This post has not been tagged.

Share |
PermalinkComments (0)
 

FACE Welcomes Max Lyons as Director of Teaching Services

Posted By Carole Adams, Thursday, April 3, 2014
Dear Friends,

I’m very happy to announce to you that Dr. Max Lyons has come “home” to FACE to serve as our Director of Teaching Services.  The director’s focus is giving Principle Approach support to schools, churches, and homeschools by providing training and inspiration, giving practical individual consultation, and directing conferences.  

While these times most definitely "try men’s souls," they offer extraordinary opportunity and possibility for Christian education.  Please know that you have true friends and a strong support system at FACE.  I’m writing to invite you to call upon Max with your questions, concerns, or other needs.  As you will see in the following letter of introduction and bio, Max has been associated with the Foundation for many years and has an impressive depth of practical experience in the Principle Approach.
                         
Appreciatively,
Carole Adams
President
The Foundation for American Christian Education


Dear Principle Approach School Administrators,

I believe that God has prepared me to assist Principle Approach schools, homeschools, and churches to develop enduring, exemplary programs. I am available for consulting, teacher training, and sharing of practical tools that I have developed.  I look forward to partnering and serving you as you serve the precious children and families in your care.

I am taking this opportunity to introduce myself as the new Director of Teaching Services for the Foundation for American Christian Education (FACE). I began as a teacher, then an administrator in Christian schools. I’ve served as principal, board member, and head administrator. I served on the Board of FACE for fourteen years. My wife Margie and I homeschooled our four children using the Principle Approach teaching grades K4-10 over a twenty-year period.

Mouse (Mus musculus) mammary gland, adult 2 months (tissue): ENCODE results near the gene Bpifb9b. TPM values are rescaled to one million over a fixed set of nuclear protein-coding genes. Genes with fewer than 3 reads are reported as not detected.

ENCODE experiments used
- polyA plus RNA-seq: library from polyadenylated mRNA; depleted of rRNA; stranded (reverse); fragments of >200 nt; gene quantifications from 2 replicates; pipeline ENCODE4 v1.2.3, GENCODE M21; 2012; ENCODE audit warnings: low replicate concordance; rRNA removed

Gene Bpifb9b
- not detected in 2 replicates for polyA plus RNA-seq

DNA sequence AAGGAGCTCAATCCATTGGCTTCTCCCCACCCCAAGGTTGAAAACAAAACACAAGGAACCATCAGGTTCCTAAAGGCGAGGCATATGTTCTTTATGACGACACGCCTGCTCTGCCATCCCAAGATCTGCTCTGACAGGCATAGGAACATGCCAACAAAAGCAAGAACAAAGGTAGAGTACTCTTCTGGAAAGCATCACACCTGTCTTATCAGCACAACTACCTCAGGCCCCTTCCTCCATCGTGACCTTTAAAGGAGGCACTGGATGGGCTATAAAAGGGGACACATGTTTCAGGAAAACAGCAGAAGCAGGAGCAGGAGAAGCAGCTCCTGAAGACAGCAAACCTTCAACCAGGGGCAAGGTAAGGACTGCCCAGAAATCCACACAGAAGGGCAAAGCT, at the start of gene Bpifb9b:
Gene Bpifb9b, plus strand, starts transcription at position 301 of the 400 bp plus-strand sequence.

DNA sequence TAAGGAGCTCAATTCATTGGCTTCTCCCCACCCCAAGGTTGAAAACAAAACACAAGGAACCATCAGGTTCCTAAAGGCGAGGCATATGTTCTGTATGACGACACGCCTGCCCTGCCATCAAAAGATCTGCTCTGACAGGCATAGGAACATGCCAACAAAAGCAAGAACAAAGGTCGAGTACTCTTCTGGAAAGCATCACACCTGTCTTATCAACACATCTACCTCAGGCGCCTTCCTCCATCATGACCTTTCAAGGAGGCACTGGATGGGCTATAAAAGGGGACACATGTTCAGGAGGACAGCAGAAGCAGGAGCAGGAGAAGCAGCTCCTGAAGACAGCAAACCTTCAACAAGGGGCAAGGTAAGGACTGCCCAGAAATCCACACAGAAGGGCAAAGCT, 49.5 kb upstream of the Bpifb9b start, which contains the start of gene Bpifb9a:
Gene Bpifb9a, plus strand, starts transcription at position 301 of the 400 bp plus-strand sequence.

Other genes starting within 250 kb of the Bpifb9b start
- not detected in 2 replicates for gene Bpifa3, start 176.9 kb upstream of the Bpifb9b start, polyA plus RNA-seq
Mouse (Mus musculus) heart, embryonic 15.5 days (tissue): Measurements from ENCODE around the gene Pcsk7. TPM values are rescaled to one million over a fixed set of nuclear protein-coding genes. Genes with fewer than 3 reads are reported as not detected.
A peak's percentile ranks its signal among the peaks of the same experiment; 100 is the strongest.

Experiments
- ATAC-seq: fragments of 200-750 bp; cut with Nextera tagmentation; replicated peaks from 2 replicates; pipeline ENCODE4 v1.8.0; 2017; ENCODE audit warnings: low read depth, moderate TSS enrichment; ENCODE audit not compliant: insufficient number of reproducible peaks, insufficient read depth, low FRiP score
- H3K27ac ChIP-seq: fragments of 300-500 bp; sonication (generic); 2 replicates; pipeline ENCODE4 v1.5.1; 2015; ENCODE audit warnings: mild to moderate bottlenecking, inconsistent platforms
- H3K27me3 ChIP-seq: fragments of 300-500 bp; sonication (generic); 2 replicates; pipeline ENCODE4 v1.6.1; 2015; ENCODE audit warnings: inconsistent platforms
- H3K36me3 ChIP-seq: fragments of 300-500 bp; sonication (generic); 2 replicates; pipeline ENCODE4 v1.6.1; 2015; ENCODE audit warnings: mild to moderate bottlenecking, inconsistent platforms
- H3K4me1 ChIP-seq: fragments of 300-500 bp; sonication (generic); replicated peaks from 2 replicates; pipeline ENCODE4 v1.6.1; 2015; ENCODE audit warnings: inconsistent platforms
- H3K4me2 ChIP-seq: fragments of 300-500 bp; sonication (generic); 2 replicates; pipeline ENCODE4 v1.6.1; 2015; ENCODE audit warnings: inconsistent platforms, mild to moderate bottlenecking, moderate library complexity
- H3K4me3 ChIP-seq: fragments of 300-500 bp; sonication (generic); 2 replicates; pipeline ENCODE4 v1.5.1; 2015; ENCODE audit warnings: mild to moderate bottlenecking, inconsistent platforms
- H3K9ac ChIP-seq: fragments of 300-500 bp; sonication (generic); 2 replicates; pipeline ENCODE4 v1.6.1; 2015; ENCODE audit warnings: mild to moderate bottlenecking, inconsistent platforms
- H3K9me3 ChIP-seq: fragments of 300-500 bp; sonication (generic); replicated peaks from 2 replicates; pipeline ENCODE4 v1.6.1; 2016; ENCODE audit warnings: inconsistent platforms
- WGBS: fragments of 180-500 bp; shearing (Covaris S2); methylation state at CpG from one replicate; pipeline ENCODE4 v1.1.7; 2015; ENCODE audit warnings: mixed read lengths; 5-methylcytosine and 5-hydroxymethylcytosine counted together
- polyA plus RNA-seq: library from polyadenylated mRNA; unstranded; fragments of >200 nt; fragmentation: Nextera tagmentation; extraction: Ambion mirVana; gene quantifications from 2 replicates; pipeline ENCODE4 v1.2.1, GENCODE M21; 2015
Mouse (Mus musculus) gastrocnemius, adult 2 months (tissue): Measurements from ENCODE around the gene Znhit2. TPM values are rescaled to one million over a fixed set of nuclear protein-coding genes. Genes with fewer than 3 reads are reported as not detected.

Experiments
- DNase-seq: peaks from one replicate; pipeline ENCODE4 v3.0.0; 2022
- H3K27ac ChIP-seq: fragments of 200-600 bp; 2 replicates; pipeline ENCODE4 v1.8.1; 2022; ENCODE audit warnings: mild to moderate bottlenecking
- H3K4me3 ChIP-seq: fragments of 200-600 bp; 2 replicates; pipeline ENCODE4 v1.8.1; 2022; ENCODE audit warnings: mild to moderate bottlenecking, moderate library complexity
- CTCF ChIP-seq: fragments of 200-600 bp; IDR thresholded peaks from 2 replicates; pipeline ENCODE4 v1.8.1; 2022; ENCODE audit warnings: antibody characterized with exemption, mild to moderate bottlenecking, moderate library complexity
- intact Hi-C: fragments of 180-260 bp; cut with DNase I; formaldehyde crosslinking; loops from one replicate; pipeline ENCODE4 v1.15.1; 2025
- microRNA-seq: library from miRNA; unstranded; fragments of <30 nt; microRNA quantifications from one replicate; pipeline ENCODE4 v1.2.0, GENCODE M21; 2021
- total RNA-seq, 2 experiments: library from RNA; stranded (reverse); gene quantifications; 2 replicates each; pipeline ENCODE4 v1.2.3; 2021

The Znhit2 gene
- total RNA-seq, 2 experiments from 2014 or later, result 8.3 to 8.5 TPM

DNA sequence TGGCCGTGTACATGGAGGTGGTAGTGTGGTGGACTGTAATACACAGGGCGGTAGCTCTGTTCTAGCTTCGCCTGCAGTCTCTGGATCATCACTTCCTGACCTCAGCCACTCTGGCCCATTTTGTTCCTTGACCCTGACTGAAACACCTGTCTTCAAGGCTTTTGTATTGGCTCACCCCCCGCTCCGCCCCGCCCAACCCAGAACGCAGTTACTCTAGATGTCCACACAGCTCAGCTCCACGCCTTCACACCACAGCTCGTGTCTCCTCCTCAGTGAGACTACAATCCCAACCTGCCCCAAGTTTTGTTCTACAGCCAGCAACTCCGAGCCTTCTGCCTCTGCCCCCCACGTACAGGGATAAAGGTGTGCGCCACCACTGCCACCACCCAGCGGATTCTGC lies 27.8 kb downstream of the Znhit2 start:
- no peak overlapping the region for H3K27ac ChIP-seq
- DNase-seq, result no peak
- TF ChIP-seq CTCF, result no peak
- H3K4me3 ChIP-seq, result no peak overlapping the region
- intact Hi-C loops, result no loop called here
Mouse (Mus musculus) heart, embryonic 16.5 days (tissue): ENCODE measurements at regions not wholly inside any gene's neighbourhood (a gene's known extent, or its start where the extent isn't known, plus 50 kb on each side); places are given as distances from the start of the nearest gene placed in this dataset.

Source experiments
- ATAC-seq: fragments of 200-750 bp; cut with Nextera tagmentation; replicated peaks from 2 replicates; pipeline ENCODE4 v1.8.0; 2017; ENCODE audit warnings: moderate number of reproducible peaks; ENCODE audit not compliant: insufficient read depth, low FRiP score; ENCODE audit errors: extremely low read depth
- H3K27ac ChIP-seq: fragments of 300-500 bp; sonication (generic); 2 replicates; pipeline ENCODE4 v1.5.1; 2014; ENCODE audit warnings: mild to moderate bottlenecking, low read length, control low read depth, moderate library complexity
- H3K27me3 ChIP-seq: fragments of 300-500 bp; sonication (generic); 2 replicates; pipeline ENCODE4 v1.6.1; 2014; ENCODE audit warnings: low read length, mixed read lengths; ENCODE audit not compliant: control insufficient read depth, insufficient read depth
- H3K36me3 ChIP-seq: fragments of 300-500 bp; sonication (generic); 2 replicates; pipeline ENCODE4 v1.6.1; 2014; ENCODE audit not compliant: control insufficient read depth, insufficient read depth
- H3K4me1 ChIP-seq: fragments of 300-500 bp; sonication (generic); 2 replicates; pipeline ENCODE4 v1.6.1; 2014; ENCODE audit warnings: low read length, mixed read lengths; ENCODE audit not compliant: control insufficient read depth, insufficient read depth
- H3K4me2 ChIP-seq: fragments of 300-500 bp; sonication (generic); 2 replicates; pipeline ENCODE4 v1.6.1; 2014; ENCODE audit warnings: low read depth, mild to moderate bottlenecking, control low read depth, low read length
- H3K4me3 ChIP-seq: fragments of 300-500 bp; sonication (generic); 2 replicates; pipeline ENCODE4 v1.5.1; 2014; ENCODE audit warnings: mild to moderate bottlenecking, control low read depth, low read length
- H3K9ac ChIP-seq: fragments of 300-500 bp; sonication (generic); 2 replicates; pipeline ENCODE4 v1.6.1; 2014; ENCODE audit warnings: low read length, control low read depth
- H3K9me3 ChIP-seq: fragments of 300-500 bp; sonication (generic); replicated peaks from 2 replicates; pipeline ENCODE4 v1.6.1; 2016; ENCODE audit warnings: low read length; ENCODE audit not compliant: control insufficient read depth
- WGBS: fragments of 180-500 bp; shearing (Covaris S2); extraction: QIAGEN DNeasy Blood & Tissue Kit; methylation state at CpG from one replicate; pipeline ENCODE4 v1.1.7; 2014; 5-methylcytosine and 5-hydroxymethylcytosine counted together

We have had the privilege of developing a number of resources over the past three decades for use by Principle Approach teachers and homeschoolers. These include several books, Bible curriculum and numerous smaller “adaptable samples.” I have created many materials to assist in the administration and development of Principle Approach schools, many that are now available through FACE.

My personal life mission statement is: to master the dynamic principles and precepts of Scripture, practice them and impart them effectively, inspiring others to walk in God’s liberty by practicing Christian self-government.

Decades ago God began to show me that His Word applies to all of life and I have discovered that a diligent application of its principles brings liberation from the curse of sin and Satan and freedom to enjoy God’s goodness. This is true liberty.  I desire to share these essential truths and principles with other God-seekers.

Hosea lamented that, “My people are destroyed for lack of knowledge.” We live in a time when knowledge has been greatly multiplied but Biblical knowledge is diminished or rejected. We have moved from a period of illiteracy, not being able to read and understand, to a-literacy, being able to read and understand, but not having the desire to do so. This is especially true of any sort of Biblical truth.  How can we walk in God’s truth when we don’t know it and love it? What little Biblical truth we obtain in church, at home, and in Christian schools (for only 10% of Christian youth) is soon swept away by anti-Christian “truth” taught and “caught” by the culture, i.e. internet, television, movies, music, literature and friends, all the entrance “gates” to our children’s lives. If we truly want to know God’s truth and walk in it, we must exert Herculean efforts every day, for the gates of hell oppose us.